No doubt a healthcare professional has encouraged you to exercise to help manage your diabetes. It can be very confusing when you expect exercise to lower your blood sugar, but instead it rises. How can this possibly be beneficial for diabetes management?
Why do my blood sugars go up with certain types of exercise?
Glucose is the fuel that is used almost exclusively during intense exercise. Because the demand for glucose is so high, the body needs to retrieve some from its storage form of glucose (glycogen). Levels of certain hormones, including adrenaline (epinephrine), increase causing blood sugars to rise seven- to eight-fold. However, glucose utilization only increases three-to four fold. Ultimately, more glucose is produced than is used. Even for people who don’t have diabetes, this causes a small rise in blood sugar during intense exercise that may persist for up to one or two hours. Insulin levels rise to bring blood sugar back to normal. However, people with type 2 diabetes may not have enough insulin, and their muscles may not use the insulin well enough, to bring sugars back down quickly. For people with type 1 diabetes, the physiological response is absent.
If high-intensity exercise will increase my sugars, shouldn’t I avoid that type of exercise?
For people with type 2 diabetes, the short-term increase in blood sugar is unlikely to have a significant negative impact on overall blood sugar control. Although blood sugars may be higher initially, studies have shown that intense exercise increases insulin sensitivity and glucose uptake by the body’s cells. This helps improve blood sugars after meals and reduces the amount of time that blood sugars are higher than 10 mmol/L.
For people with type 1 diabetes, high-intensity interval exercise appears to lead to fewer episodes of hypoglycemia, compared with continuous aerobic exercise. For those who are trying to maintain or lose weight, this means that extra carbohydrate likely won’t be needed to help prevent exercise-associated hypoglycemia.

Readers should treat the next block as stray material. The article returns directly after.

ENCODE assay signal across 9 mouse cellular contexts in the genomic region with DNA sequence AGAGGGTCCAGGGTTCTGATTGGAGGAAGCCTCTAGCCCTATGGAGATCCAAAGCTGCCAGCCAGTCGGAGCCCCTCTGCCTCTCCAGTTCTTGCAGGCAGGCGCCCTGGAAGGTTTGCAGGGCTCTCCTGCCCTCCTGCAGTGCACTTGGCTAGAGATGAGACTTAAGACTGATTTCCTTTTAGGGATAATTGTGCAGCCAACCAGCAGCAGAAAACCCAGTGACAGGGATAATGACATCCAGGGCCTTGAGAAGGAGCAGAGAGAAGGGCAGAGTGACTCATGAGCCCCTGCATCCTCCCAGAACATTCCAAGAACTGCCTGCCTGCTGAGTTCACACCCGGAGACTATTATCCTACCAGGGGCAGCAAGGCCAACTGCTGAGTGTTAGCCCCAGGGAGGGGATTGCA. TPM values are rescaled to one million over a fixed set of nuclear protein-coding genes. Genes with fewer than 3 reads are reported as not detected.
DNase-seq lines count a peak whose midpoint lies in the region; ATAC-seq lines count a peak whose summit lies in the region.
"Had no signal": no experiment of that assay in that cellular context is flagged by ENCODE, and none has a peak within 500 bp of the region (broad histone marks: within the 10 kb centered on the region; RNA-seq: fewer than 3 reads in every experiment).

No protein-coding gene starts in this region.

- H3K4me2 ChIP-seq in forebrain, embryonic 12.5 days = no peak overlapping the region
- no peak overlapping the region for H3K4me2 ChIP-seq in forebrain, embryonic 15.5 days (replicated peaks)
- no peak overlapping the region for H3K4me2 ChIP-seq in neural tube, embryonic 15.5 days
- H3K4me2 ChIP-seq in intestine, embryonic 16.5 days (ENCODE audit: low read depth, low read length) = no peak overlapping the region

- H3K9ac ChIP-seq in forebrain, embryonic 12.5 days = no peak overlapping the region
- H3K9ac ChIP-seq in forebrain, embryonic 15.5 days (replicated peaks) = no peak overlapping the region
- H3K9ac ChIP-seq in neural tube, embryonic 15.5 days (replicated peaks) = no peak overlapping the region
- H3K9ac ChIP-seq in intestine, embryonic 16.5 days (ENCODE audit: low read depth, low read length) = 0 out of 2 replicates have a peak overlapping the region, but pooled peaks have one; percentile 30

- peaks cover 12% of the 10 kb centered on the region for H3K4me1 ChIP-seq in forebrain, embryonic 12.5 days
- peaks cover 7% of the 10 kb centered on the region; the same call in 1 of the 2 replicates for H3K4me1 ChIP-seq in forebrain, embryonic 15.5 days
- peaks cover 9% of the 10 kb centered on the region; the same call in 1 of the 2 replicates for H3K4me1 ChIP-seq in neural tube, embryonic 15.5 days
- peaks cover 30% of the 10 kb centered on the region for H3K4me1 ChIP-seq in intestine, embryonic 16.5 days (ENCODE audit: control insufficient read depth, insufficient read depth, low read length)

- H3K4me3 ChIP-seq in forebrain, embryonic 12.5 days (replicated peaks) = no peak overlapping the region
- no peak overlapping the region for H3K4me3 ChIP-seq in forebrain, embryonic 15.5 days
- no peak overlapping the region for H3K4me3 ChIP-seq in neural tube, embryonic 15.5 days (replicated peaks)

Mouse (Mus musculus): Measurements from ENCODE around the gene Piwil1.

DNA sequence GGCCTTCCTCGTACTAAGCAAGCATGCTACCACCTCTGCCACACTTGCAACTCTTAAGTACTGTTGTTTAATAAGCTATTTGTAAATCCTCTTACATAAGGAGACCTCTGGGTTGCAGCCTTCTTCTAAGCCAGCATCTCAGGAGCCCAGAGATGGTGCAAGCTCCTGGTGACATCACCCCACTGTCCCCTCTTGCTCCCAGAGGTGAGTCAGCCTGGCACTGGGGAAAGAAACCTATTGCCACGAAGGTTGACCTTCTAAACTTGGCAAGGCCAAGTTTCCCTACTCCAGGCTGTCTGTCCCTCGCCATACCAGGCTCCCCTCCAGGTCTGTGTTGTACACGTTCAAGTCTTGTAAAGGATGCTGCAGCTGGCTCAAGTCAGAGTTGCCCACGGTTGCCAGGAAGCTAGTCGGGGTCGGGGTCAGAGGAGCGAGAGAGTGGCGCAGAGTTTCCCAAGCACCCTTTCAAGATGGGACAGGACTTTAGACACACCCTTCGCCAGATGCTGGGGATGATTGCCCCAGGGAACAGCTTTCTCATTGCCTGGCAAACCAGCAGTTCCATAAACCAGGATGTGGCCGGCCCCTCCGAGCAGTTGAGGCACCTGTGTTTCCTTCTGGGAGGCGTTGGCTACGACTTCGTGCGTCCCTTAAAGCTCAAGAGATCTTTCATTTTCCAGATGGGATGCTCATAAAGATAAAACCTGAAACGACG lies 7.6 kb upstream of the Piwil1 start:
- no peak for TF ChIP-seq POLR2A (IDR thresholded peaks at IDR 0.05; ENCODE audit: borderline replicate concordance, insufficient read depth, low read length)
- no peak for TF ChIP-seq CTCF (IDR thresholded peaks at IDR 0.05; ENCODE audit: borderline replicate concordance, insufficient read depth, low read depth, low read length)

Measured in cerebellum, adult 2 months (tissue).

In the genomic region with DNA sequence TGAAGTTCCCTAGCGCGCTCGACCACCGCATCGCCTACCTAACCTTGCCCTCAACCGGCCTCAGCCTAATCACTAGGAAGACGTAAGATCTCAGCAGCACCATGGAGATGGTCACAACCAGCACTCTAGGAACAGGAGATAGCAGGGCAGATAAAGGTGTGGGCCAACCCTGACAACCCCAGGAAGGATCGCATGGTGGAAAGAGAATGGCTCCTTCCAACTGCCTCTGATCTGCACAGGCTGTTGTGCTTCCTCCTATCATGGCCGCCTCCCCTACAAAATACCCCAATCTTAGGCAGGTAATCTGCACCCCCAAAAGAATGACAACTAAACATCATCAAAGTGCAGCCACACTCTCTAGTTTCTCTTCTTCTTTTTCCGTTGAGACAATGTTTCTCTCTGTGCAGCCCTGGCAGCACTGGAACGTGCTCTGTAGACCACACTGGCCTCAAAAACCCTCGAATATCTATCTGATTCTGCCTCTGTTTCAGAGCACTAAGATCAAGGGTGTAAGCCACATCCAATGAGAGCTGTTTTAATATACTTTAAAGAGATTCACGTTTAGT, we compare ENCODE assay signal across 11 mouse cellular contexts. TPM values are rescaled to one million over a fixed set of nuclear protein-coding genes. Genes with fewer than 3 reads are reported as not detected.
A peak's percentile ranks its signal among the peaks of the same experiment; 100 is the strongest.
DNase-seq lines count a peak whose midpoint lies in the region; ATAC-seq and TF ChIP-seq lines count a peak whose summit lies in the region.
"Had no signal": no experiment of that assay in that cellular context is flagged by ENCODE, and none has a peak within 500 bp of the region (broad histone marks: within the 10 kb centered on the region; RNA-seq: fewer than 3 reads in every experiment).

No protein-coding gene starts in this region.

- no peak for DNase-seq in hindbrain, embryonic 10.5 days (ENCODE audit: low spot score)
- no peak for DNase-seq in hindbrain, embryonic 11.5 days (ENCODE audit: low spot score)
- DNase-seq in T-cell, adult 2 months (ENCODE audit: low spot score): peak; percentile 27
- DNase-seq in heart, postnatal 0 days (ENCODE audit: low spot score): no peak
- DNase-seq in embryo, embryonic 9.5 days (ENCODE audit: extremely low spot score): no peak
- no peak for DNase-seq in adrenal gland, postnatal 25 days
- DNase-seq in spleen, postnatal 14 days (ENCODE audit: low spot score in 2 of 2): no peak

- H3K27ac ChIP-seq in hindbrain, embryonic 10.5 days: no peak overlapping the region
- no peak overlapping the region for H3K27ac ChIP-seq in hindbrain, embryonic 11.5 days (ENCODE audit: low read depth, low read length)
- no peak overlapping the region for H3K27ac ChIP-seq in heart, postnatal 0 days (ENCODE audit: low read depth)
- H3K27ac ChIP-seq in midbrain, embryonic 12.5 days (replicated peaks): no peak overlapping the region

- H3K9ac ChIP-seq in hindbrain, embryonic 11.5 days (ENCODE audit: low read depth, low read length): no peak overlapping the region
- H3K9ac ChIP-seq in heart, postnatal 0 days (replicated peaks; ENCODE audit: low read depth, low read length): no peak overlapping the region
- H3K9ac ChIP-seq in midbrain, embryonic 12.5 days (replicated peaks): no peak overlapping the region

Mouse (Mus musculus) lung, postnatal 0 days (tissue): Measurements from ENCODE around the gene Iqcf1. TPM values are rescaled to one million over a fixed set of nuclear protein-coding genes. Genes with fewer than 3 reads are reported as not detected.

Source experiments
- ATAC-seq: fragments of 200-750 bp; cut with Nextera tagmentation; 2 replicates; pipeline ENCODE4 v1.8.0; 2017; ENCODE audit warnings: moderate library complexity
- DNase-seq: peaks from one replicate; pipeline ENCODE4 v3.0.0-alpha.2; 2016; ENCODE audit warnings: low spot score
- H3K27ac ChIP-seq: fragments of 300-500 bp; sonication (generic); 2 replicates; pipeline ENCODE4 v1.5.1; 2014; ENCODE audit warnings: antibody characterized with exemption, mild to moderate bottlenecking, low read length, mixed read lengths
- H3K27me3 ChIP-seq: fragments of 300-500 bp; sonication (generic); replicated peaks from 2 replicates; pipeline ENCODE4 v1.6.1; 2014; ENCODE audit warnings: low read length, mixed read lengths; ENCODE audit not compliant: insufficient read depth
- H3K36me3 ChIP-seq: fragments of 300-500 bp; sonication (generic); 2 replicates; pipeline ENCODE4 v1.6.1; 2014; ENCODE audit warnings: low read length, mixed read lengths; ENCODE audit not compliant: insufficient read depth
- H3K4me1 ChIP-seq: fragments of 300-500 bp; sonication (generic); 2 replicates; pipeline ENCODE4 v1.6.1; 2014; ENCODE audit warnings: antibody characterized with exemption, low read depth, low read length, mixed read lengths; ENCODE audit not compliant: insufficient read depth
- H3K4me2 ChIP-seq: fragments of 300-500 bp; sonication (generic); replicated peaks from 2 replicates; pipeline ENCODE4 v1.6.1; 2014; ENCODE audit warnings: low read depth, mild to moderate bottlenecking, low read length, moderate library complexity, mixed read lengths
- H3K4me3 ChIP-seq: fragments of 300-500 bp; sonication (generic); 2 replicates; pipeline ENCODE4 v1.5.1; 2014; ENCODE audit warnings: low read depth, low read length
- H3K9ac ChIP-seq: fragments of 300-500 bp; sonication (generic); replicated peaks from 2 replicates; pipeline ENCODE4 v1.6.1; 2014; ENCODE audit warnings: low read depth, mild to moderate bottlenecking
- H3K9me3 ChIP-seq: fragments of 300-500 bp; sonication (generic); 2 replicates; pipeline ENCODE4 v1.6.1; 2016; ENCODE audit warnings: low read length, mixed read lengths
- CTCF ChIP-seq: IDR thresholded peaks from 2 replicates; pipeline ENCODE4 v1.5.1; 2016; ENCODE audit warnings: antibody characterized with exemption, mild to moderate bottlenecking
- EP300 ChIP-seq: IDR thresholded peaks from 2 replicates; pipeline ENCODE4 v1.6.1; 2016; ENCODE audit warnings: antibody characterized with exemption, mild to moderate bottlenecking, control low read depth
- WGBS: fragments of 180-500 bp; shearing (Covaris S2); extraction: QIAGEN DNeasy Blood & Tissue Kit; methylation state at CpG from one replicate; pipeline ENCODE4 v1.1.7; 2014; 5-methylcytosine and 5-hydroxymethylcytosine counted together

What types of exercise are considered high intensity?
Sports such as basketball and soccer, which have intense bursts of activity, are considered to be high intensity. Other activities include CrossFit, boot camps, spinning classes, high-intensity interval training or heavy resistance training.
How do I manage my sugars?
People with type 2 diabetes do not need to do anything to manage the short-term high blood sugar that might happen with intense exercise. Overall, the exercise will have a positive impact on blood sugar control.
People with type 1 diabetes might want to increase their insulin doses to manage the high sugars they see with intense exercise. However, this strategy can be risky: even though blood sugars may be high initially, there may be a chance of low blood sugar later on, so be sure to speak to your diabetes healthcare team before trying this.
Remember that with any type of exercise program, you may need to adjust your medications. Discuss your plan with your diabetes healthcare team.
High-intensity exercise has many benefits, despite the confusing blood sugar results. This type of workout can be very hard, so be realistic about your fitness level before you start. Remember, there will still be fitness gains without all-out effort. According to Diabetes Canada, people with diabetes who are 40 years of age or older who wish to undertake very vigorous exercise, such as high-intensity interval training, should first be assessed by their healthcare team.